Marc A. Marti-Renom is interested in three-dimensional structures. After eight years in the US dedicated to the world of proteins, the biophysicist returned to his native country, first Valencia and then Barcelona, to specialise in RNA and DNA folding. In 2006 he set up his own group, which today is divided between the CNAG, where there are ten people, and the CRG, where there are two. “We do the experimental part, the sample preparation, here in the CRG, and the sequencing and analysis happens in the CNAG”, he explains. For his research he requires a large sequencing and computing capacity, which he can get at the CNAG, the second-most important sequencing analysis centre in Europe. “We are fortunate to be in one of the best places in the world to do these studies,” he says proudly.
Proteins with clinical application
Proteins caught his attention while he was doing his PhD, and in 2004, when he was at the University of California (UCSF), he collaborated in the creation of the “Tropical Disease Initiative,” a drug-discovery initiative linking people from both academia and companies to try to reposition drugs in favour of neglected diseases such as malaria and tuberculosis. “The idea was to make it all open source so everything we found was published directly to the web and couldn’t be patented”, says Marti-Renom.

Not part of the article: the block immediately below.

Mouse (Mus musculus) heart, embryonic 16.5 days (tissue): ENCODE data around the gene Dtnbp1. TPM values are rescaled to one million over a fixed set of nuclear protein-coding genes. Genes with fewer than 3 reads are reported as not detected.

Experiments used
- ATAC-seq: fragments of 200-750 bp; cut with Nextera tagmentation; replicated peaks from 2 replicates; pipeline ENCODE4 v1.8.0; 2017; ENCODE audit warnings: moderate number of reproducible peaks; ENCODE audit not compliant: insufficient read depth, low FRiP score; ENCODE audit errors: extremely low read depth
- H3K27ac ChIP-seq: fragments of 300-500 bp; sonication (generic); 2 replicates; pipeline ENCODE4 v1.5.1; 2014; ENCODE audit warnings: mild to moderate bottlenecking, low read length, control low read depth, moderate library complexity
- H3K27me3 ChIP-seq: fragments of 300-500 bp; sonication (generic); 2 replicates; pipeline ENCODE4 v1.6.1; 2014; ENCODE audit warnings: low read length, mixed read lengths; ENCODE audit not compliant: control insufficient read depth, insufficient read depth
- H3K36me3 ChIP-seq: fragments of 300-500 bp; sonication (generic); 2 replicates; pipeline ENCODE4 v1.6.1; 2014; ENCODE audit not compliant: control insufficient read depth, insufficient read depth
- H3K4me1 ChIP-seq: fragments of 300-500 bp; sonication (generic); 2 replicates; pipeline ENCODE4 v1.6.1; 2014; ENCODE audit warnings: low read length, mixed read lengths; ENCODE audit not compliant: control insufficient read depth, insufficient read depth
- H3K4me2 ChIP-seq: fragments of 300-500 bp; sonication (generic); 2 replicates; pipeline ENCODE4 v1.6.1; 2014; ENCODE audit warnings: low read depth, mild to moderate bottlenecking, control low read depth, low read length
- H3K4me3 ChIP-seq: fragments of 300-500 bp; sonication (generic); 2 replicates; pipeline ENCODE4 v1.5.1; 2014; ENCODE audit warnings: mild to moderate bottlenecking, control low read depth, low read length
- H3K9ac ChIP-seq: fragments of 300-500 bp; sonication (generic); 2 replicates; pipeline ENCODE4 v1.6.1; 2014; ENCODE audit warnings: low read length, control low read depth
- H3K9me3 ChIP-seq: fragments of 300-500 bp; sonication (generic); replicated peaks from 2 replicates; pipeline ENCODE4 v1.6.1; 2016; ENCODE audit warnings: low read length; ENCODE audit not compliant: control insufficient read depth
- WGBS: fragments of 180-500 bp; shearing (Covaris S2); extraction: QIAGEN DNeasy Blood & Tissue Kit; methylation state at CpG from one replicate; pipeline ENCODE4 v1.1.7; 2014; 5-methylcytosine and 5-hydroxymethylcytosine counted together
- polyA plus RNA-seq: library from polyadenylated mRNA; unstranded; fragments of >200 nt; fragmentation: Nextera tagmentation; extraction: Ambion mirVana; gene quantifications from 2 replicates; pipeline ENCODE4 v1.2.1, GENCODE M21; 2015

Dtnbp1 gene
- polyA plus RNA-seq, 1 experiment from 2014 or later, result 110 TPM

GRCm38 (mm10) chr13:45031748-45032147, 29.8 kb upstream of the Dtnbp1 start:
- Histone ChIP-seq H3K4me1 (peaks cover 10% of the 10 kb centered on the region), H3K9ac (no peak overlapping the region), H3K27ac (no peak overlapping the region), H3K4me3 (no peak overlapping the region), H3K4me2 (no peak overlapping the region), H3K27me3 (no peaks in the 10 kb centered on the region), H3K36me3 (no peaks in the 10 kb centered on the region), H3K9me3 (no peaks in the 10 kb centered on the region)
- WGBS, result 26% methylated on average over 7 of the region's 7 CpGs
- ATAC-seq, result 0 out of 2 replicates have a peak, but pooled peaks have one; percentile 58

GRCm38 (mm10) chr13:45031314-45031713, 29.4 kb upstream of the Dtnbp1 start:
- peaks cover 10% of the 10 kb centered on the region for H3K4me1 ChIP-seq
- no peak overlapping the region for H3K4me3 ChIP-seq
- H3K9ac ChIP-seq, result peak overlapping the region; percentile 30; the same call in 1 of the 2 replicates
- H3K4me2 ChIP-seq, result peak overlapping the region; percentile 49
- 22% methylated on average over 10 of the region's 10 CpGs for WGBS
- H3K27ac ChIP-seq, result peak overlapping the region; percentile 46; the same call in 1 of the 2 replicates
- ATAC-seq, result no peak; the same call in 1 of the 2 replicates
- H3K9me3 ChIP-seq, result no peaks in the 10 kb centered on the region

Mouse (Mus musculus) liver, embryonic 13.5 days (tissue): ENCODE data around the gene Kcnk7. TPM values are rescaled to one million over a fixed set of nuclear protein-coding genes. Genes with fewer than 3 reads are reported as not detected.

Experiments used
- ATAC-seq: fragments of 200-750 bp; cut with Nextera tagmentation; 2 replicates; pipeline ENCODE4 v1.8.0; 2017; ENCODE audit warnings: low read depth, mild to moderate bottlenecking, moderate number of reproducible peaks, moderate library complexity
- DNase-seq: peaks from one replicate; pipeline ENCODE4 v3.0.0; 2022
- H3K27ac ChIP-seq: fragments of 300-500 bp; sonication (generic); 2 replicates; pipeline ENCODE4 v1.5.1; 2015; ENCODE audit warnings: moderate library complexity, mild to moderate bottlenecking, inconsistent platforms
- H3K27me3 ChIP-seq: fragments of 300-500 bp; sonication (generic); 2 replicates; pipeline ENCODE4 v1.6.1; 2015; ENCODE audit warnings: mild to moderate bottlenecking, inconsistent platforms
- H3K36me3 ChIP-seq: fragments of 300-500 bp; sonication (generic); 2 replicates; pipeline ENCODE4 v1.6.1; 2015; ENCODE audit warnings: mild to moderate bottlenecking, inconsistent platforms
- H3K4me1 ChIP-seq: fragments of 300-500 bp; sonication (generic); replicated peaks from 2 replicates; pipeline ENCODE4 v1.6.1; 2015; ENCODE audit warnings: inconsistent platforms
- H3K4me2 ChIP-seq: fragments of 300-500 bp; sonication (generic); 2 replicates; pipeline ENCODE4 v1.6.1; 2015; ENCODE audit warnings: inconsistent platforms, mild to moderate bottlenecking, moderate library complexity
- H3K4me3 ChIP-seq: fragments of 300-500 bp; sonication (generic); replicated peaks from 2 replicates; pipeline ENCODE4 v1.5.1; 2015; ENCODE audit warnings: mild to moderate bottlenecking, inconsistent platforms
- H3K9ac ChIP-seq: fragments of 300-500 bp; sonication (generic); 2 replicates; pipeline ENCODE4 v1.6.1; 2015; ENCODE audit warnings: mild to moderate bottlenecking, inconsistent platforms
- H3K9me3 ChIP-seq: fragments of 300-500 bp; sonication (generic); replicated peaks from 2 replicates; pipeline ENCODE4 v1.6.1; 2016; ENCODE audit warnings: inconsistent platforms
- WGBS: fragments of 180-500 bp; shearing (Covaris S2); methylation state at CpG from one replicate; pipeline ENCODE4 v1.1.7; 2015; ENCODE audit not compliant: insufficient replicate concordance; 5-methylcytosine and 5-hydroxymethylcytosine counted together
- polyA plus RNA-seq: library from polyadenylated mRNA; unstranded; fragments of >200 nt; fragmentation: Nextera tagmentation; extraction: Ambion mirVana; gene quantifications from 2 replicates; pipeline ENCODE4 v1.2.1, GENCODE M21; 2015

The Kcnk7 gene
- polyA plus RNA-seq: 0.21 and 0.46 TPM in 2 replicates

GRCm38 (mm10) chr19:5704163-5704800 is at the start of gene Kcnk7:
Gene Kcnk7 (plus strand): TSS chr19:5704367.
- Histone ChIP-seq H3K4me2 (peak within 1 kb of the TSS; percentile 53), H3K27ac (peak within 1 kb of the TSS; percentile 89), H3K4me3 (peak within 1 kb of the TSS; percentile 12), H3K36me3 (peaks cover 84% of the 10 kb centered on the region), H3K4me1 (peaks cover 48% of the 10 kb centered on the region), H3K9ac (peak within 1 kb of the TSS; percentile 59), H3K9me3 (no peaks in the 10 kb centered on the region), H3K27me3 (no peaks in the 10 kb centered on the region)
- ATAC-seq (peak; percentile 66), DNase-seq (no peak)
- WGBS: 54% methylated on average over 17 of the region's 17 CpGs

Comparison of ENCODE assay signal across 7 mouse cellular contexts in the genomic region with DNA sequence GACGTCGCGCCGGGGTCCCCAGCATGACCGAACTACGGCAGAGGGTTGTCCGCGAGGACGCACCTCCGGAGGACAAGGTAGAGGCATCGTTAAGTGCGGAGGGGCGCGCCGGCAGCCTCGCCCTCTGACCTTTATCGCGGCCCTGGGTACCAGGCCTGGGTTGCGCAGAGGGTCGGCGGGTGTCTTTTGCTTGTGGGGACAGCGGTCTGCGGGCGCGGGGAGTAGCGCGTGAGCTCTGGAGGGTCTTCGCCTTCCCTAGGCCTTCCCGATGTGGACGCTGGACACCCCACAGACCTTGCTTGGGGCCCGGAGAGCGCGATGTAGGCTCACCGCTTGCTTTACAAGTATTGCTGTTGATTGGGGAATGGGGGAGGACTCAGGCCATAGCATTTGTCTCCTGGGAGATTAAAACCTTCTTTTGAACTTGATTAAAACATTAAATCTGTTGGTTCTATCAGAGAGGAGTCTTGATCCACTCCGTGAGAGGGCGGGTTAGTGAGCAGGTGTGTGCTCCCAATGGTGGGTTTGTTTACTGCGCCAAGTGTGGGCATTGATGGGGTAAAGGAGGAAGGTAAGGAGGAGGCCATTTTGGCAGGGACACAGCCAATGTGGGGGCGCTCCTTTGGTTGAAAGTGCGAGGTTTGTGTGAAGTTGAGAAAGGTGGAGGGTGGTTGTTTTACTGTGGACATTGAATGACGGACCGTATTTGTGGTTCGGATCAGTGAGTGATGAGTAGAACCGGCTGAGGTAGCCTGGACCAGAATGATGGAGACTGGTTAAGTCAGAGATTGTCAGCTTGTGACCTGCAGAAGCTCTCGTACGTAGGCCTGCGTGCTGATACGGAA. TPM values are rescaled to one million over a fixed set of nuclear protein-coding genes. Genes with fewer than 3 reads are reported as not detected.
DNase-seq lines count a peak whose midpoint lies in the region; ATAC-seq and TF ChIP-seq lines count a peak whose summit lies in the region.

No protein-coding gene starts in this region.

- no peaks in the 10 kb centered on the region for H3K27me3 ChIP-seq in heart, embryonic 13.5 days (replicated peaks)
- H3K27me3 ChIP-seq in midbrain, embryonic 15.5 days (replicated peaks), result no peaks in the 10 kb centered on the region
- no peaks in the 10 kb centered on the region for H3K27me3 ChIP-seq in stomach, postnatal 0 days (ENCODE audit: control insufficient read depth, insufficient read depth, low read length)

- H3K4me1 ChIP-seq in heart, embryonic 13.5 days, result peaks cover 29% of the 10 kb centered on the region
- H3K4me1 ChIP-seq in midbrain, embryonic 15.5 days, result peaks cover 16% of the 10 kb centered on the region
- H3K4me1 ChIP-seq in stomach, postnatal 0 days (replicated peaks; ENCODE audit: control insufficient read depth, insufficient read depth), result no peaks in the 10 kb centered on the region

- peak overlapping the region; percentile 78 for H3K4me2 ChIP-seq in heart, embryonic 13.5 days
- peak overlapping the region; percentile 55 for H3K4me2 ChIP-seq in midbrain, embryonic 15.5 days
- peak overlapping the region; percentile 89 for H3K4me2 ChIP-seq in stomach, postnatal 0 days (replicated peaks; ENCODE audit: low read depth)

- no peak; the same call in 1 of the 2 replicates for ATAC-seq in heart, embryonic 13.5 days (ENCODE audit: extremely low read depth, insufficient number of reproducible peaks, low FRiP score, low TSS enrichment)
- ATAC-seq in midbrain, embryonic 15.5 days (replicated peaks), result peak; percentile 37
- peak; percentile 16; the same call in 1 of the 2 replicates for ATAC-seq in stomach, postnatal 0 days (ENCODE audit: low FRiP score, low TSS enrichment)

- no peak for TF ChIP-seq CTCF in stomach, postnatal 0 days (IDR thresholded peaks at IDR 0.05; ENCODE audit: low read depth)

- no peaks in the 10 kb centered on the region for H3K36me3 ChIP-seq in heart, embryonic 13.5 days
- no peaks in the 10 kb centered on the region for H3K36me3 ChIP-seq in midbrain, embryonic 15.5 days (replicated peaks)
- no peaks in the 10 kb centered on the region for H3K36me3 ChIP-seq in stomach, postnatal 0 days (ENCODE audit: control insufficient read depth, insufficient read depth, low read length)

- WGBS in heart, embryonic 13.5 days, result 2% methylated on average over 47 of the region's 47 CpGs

The Structural Genomics group was a major player in one of the first instances that genome sequencing was used at the clinical level. “There was a patient with tuberculosis and a high resistance to antibiotics. We sequenced samples from the patient and found out he was infected by two different strains, and one of them was mutated. When we made models of the protein structure resulting from this mutation we saw how it was affecting the function”, explains the scientist. According to Marti-Renom, in a few years not only will everyone have their genome sequenced, but it will happen several times. “When someone develops a disease like cancer we will sequence them again to see what has changed and why”, he predicts.
Beyond proteins: RNA and DNA
Proteins, the cell’s building blocks, are not the be-all and end-all of life. Since the 1960s we have known that RNA has essential functions other than converting the information in DNA into proteins. But of its three-dimensional structure very little is known, and in the end, the function occurs in 3D. For this reason the group is developing computational tools to incorporate experimental data and make structural predictions.